- Analysts believe that if the United States goes into recession, it will be difficult for other countries not to follow the same path
- The German and Swiss curves are in negative territory
- Schroders, Twentyfour AM (Vontobel), DNCA (Natixis IM), PIMCO, Vaughan Nelson, BlackRock Investment Institute and Capital Group share their views
The US yield curve has been reversed again and the United Kingdom is about to do so, which worries investors. According to the main asset managers, the fact that it is invested can indicate that, at best, investors expect the economy to slow down and at worst, that a recession could be on its way.
In the opinion of Keith Wade, chief economist at Schroders, “The US curve is a reliable indicator of recession, the UK curve less so. Nonetheless, if the US goes into recession it is hard for others not to go the same way given its importance as a driver of the world economy. So the double signal is important. There is normally a lag of about one year from inversion to recession so the curves are signalling problems for 2020.”
The same concern is shared by Mark Holman, Chief Executive Officer of Twentyfour AM (Vontobel), who acknowledges that the reversal of the curve is not good news. “In our opinion, the reversal of the yield curve is fully justified given the weight of geopolitical events, and one thing absolutely certain is that an inverted curve is not good news. The only question is how bad this news is and how it could convey and encourage greater economic concern,” he says.
“August doesn't seem as calm as we would have thought. Tensions continue between the United States and China. The German and Swiss yield curve is in a negative territory, European equity markets continue to live out, while gold continues to rise. On the economic front, recessions in China and Germany are being felt. Although the global economy seems to resist, investors begin to fear that a recession is not far. However, the United States is managing to maintain a solid cycle and the latest figures show an acceleration in consumption. Central bank measures seem to have become the last line of defense to prolong the cycle and alleviate political tensions. However, it is by no means certain that this is sufficient between now and 2020,” says Igor de Maack, fund manager at DNCA, affiliated with Natixis IM.
For Holman, the investment of the curves is explained by the global slowdown that is continuing over time, and that keep markets restless. “A consequence of this is that fixed-income investors increase exposure to risk-free pure assets such as US, German or UK Treasury bonds, but to protect the portfolios they must maintain a duration greater than the normal, which is one of the main catalysts of the curve's shape. As a result, the curves become lower and flatter, which is perhaps more sinister than higher and flatter returns, ”he explains.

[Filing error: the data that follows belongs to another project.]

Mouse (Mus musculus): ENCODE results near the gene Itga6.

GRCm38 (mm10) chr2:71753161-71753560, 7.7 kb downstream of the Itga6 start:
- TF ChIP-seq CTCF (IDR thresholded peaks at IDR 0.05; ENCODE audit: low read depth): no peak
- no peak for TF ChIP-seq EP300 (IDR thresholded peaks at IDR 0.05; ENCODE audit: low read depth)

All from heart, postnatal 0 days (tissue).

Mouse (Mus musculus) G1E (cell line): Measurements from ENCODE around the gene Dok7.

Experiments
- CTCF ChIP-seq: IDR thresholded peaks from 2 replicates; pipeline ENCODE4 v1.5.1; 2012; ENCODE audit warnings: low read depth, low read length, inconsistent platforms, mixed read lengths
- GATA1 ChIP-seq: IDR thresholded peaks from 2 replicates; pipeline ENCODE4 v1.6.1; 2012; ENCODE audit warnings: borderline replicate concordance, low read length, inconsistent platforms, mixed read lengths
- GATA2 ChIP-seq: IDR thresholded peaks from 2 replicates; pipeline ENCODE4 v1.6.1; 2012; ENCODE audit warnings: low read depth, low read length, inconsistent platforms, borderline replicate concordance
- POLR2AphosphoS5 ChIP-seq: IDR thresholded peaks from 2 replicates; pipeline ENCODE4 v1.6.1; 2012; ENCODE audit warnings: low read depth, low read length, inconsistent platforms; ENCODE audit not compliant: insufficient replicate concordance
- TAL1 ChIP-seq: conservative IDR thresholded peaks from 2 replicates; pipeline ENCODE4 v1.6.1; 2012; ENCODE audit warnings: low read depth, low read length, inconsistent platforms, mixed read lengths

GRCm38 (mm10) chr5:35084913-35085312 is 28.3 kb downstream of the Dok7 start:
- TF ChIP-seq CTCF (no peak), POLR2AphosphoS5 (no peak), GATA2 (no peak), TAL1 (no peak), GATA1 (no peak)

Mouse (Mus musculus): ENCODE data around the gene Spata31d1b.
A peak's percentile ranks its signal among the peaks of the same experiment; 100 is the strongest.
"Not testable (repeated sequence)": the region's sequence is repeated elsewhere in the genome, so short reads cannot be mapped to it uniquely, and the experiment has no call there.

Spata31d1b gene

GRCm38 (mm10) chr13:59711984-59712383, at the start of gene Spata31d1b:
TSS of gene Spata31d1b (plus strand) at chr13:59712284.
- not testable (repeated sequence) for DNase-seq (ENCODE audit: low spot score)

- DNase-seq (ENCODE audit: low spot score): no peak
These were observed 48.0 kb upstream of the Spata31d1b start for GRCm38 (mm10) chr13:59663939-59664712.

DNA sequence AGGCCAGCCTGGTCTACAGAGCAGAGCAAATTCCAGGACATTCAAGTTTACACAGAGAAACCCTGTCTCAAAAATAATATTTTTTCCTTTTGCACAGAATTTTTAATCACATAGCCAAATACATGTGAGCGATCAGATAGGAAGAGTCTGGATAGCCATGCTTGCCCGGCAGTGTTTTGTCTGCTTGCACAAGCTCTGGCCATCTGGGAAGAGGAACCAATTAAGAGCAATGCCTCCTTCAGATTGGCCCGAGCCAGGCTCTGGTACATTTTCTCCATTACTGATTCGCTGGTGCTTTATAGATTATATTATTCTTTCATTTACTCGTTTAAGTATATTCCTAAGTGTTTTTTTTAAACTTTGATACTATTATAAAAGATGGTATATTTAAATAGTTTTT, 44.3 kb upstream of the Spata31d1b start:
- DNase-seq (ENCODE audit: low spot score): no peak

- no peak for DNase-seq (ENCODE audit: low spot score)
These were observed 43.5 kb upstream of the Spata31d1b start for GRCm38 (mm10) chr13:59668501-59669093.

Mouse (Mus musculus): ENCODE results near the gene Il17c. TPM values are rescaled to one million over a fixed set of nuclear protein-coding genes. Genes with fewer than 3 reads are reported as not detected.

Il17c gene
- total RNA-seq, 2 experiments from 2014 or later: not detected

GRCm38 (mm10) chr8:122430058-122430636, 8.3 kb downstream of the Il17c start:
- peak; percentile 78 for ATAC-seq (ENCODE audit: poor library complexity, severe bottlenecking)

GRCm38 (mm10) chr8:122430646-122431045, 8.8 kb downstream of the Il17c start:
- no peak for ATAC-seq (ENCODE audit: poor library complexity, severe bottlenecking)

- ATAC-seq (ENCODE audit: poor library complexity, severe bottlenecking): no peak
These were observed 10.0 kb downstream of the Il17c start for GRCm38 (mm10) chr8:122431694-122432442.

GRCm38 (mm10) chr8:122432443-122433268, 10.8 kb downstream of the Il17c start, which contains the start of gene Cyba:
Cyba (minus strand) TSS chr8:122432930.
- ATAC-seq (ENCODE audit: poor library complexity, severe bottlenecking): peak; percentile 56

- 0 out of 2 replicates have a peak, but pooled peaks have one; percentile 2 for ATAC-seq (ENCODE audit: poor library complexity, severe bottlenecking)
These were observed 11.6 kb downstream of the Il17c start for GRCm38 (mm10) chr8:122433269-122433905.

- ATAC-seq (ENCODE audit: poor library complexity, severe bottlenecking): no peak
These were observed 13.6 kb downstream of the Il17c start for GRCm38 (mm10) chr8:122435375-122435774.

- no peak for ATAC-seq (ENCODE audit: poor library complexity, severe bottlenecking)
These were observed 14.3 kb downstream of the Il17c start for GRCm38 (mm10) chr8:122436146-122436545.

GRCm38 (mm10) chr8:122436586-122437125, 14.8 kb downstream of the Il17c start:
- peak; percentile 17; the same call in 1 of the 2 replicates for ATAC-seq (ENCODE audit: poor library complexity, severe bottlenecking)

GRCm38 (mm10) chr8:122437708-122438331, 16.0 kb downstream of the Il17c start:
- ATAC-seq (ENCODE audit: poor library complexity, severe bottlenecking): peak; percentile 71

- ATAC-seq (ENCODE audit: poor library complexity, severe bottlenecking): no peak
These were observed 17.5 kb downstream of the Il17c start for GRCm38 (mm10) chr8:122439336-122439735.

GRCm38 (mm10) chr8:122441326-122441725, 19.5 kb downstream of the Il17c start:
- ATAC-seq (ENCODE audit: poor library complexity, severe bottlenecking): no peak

This reading is what alerts the investor, who sees the possibility of a recession as more and more likely. But the managers ask for peace of mind and continue to insist that we are not facing a recession. “While we agree that the risk has increased, a recession over the next year is not yet an inevitable conclusion. Unlike the period prior to other recessions in the past in the US, current financial stability risks appear moderate, balance sheets are solid, family debt is manageable and the personal savings rate is high. All these fundamental factors should help cushion any economic recession,” say Tiffany Wilding, US economist, and Anmol Sinha, fixed income strategist at PIMCO.
The same message came out of the BlackRock Investment Institute (BII) in its weekly report: "We do not believe that the investment in the yield curve is a sign of recession and we believe that the accommodative turn of the central banks is dilating the growth cycle... Assets considered refuge, such as gold, rebounded. We continue to observe limited short-term recession risks, since the accommodative turn of the central banks helps to prolong the economic cycle, although we note that commercial and geopolitical tensions pose fall risks.”
“The reversal of the yield curve does not cause a recession, but it indicates that we are in an advanced phase of the economic cycle. So, instead of considering it a cause for concern, it could be a good time for investors to verify that their portfolios are well diversified and that their fixed-income positions can limit excess risk. In the final stages of the cycle it is especially important to determine whether fixed income positions offer diversification with respect to equities, as well as the appropriate level of balance,” concludes Jeremy Cunningham, Investments Director at Capital Group.